Most people should be vaccinated for influenza each year, But some people should not be vaccinated, or should not receive some types of influenza vaccines, depending upon things such as their age, health and whether they have certain allergies.
Information about who cannot get a flu vaccine and who should talk to their doctor before getting a flu vaccine is available at Who Should & Who Should NOT Get Vaccinated.
Flu Shot Timing: What’s Optimal
Aug. 30, 2021 — Amid fresh national recommendations for COVID booster shots to ramp up waning immunity, new research examining the durability of flu vaccination indicates significantly dwindling protection just months after inoculation.
Maximum influenza vaccine efficacy in adults occurred shortly after vaccination, followed by an average decline of 8% to 9% each month and an even swifter drop among older adults.
Even a 1- or 2-month delay in annual flu vaccination could improve vaccine effectiveness by 10% to 20%, according to the study, published August 15 in Clinical Infectious Diseases.
Analyzing vaccine timing relative to influenza-associated hospitalizations among more than 5500 adults, the findings are broadly consistent with both early and more recent studies, says study author Jill Ferdinands, PhD, an epidemiologist in the Influenza Division of the National Center for Immunization and Respiratory Diseases at the CDC.
“These findings are not surprising,” Ferdinands tells Medscape Medical News. “In the very first successful trial of inactivated influenza vaccine in 1943, the study’s authors observed that antibodies to influenza declined by about one third within 4 to 5 months after vaccination.”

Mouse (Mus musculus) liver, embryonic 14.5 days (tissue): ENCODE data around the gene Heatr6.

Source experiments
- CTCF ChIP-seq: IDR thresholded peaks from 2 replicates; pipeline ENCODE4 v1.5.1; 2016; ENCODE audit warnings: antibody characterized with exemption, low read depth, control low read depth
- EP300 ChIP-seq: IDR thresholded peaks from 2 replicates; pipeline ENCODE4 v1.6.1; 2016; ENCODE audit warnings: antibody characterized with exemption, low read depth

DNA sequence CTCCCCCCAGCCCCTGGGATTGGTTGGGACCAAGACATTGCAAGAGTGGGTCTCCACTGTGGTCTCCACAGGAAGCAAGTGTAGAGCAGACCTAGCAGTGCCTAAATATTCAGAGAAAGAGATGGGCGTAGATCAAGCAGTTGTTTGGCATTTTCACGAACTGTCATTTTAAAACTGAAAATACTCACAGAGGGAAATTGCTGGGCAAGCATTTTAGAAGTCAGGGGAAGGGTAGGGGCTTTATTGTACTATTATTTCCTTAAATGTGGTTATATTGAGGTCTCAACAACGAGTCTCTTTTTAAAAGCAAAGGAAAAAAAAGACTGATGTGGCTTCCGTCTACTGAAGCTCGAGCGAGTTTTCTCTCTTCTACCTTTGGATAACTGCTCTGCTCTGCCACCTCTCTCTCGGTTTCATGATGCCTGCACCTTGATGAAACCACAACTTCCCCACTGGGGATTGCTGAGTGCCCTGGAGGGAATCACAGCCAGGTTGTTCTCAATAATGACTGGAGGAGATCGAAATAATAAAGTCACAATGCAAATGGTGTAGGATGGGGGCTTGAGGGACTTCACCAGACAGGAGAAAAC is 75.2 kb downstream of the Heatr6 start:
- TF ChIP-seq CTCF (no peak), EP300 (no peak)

But “a better understanding of waning immunity, like the information gained by this study, could help further optimize the recommendation,” she says.
He says the COVID pandemic might prove to “actually be a shot in the arm for influenza vaccine research.”
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How Long Does The Flu Shot Last
Nope, you can’t count on last year’s jab.
It happens every year, so it’s important to start asking yourself: When are you going to get your annual flu shot? Even if you faithfully pop on down to your local pharmacy to get the jab, you probably still have questions about the whole process. Like, when is the best time to get your flu shot? And how long does the flu shot last, anyway?
Unfortunately, getting your influenza shot once isnt going to protect you foreveryouve got to keep showing up, year after year, to keep up your flu-fighting superpowers. Last year’s shot? It’s not going to cover you this year.
Infectious disease expert Amesh A. Adalja, MD, a senior scholar at the Johns Hopkins Center for Health Security, points out that doctors really dont know what will happen in this upcoming flu season, given that a just little over 2,000 flu cases were reported to public health officials between late September 2020 and late April 2021, according to the Centers for Disease Control and Prevention . We may have another mild season or it may be more typical, it is unclear, Dr. Adalja says.